Research updated:
01/09/2006
Last minor changes:
19/07/2023

Please check with the site owner or manager for latest news. www.hackney.gov.uk; http://shoreditchchurch.wordpress.com/

Full Site Description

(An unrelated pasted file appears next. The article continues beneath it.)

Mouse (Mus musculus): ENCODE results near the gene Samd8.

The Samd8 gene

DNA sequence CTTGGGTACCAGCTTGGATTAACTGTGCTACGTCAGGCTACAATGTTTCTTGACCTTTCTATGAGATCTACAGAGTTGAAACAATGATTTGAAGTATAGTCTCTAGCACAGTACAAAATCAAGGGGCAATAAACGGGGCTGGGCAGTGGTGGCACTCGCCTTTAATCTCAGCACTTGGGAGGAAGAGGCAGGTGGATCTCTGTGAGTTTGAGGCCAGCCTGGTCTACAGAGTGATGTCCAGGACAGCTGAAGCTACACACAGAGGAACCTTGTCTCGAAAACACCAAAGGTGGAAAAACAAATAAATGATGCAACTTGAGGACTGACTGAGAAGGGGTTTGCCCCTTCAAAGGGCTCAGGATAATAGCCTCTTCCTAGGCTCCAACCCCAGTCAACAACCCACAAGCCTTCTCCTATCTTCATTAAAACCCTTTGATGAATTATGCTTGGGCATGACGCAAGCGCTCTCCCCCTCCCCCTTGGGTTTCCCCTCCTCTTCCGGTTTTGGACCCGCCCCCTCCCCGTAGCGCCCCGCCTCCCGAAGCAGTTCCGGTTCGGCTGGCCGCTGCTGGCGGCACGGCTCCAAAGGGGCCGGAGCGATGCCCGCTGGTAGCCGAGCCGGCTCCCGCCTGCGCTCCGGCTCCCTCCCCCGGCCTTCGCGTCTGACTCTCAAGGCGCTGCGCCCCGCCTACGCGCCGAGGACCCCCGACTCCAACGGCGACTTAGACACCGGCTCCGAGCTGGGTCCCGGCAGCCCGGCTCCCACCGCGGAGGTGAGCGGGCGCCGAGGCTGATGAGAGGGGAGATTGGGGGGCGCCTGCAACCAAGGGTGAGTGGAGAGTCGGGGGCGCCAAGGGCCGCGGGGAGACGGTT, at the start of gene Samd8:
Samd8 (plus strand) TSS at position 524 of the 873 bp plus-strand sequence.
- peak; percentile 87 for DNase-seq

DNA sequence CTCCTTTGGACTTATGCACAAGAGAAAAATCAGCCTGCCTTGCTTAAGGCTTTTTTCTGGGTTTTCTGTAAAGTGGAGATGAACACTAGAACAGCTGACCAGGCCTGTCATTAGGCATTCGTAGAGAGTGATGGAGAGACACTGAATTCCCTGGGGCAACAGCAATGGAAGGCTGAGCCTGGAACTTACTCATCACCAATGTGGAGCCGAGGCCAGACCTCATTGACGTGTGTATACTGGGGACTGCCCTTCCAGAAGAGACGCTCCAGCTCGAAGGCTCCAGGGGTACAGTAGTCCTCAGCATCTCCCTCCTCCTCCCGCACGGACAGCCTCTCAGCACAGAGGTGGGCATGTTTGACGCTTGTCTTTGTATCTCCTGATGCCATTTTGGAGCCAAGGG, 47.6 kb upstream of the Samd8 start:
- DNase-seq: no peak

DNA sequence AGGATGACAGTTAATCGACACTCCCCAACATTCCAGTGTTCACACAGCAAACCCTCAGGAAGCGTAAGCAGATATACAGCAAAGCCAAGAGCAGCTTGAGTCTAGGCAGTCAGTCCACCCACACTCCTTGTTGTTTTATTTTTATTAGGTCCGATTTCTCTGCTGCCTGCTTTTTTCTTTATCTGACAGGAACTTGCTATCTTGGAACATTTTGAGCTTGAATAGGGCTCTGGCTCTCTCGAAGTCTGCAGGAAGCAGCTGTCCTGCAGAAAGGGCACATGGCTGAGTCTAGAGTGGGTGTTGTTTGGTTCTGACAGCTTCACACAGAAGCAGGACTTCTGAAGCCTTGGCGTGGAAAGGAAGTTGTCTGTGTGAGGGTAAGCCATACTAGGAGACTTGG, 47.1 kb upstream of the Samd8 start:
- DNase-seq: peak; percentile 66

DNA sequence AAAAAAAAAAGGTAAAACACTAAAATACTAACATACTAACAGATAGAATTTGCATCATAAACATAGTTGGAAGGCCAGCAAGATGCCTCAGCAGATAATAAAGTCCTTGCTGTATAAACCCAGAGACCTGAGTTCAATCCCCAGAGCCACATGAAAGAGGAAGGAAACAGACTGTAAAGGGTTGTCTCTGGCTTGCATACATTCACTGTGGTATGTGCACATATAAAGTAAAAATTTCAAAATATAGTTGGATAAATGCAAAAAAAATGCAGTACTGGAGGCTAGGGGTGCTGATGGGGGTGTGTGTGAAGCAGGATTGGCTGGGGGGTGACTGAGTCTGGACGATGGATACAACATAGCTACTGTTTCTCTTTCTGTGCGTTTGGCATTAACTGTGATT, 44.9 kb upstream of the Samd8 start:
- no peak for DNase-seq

There has been a church on this site from at least the 1140s when it was granted to the Priory of Holy Trinity, Aldgate thereafter passing into royal control, and then to St Paul's Cathedral and the Archdeacon of London. The birth of English Theatre is said to have originated in Shoreditch when in 1576 James Burbage leased land at 90 Curtain Road on the corner of New Inn Yard and built 'The Theatre', later rebuilt as The Globe by his sons Richard and Cuthbert in 1598. Plays could be performed here since it was outside the City walls, within which the City Authorities had banned dramatic performance. James (d.1597), Richard (d.1619) and Cuthbert were all buried in the churchyard. As a result St Leonard's became known as the Actors' Church. Among other literary and theatrical people buried here were Henry VIII's Jester, Will Somers; Elizabethan actor Fortunatus Green, whose father called Shakespeare an 'upstart crow'; and Elizabeth, daughter of the poet Philip Sidney and herself a poet, 'nothing inferior to her father in poesy' according to Ben Jonson. In 1913 the London Shakespeare League erected a tablet in the north wall of the church dedicated to those buried. Also buried here was Dr James Parkinson (d. 1824) who first described Parkinson's Disease, and who lived nearby at Hoxton Square (q.v.); he was also baptised and married at St Leonard's.